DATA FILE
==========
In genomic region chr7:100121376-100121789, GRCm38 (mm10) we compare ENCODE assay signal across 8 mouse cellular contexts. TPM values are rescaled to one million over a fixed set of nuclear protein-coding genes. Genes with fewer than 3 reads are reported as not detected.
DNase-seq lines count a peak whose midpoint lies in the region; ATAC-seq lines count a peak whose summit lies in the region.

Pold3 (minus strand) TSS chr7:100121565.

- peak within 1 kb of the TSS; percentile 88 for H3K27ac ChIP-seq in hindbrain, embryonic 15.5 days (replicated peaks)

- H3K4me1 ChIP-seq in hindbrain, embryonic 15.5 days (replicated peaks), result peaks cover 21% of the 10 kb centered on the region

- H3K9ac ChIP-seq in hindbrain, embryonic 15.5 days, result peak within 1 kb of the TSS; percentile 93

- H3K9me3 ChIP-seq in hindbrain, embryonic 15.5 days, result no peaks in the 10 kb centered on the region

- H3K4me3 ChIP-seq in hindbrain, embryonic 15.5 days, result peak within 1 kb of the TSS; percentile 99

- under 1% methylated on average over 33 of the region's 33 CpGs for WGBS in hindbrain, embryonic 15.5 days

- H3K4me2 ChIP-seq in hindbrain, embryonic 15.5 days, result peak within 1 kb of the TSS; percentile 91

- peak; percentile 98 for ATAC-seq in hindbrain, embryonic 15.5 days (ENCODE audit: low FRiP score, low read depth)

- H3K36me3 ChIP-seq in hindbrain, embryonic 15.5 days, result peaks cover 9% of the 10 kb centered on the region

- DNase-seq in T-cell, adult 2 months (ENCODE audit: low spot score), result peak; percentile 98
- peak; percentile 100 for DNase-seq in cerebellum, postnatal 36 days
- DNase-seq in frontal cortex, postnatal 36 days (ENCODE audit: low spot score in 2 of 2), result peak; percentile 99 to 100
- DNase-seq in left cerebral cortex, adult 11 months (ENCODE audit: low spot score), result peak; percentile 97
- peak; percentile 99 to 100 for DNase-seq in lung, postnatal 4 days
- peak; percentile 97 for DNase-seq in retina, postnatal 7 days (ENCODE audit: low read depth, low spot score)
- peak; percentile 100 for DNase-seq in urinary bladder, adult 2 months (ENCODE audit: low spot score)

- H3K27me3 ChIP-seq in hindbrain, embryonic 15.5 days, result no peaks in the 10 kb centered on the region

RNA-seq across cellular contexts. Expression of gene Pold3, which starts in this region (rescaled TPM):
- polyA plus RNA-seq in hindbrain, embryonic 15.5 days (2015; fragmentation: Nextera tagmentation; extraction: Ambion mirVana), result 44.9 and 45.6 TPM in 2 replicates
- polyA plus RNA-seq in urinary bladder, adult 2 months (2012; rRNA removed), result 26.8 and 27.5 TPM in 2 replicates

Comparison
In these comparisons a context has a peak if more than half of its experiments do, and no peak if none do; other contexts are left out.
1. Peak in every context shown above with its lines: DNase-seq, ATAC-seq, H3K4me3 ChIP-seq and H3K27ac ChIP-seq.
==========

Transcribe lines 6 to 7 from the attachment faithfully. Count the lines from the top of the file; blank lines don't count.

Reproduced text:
- H3K9ac ChIP-seq in hindbrain, embryonic 15.5 days, result peak within 1 kb of the TSS; percentile 93

- H3K9me3 ChIP-seq in hindbrain, embryonic 15.5 days, result no peaks in the 10 kb centered on the region